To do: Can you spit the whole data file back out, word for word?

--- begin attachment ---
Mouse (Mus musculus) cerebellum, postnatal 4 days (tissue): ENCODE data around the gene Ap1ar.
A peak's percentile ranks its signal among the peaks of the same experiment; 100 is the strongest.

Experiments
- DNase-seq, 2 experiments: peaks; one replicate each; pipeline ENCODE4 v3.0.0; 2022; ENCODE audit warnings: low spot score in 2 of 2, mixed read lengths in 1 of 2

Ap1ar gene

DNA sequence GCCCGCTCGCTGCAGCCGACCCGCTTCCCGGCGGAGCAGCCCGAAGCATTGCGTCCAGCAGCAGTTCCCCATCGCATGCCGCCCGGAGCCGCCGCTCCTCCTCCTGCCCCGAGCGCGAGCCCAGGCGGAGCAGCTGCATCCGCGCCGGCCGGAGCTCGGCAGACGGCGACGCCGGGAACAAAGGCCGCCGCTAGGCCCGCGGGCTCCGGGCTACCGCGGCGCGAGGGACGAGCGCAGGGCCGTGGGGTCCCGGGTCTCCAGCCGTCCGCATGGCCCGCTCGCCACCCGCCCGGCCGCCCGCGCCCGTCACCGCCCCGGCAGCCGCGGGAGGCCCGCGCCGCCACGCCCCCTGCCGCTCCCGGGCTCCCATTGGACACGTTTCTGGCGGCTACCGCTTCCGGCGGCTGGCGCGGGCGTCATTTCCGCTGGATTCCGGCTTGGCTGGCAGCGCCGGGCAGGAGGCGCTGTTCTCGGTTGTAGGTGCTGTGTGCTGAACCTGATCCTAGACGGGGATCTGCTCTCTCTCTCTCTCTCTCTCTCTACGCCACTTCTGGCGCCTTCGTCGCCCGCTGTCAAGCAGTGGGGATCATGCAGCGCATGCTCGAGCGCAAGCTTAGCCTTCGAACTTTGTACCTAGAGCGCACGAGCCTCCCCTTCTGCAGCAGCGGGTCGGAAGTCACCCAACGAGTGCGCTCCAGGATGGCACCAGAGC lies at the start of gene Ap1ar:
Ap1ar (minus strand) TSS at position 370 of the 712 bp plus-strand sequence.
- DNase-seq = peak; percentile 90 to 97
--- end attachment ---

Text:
Mouse (Mus musculus) cerebellum, postnatal 4 days (tissue): ENCODE data around the gene Ap1ar.
A peak's percentile ranks its signal among the peaks of the same experiment; 100 is the strongest.

Experiments
- DNase-seq, 2 experiments: peaks; one replicate each; pipeline ENCODE4 v3.0.0; 2022; ENCODE audit warnings: low spot score in 2 of 2, mixed read lengths in 1 of 2

Ap1ar gene

DNA sequence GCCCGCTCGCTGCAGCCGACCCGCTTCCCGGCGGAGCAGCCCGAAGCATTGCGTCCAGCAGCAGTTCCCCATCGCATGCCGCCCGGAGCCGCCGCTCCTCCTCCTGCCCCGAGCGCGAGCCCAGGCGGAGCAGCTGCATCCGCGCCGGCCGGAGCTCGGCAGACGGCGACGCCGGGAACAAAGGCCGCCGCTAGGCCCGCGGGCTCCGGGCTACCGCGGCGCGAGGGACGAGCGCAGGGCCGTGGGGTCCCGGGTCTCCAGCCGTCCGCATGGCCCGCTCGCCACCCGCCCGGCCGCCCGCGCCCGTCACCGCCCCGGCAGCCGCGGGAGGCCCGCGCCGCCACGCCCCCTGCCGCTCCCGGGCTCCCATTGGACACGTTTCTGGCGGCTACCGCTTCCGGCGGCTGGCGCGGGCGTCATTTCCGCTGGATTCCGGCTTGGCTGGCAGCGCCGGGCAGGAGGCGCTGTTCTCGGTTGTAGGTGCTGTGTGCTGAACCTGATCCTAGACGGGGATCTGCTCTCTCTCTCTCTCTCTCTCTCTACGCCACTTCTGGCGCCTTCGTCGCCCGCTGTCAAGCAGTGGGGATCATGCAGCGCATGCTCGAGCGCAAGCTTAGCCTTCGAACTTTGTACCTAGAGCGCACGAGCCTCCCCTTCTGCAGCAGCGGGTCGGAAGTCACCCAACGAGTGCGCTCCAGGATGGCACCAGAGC lies at the start of gene Ap1ar:
Ap1ar (minus strand) TSS at position 370 of the 712 bp plus-strand sequence.
- DNase-seq = peak; percentile 90 to 97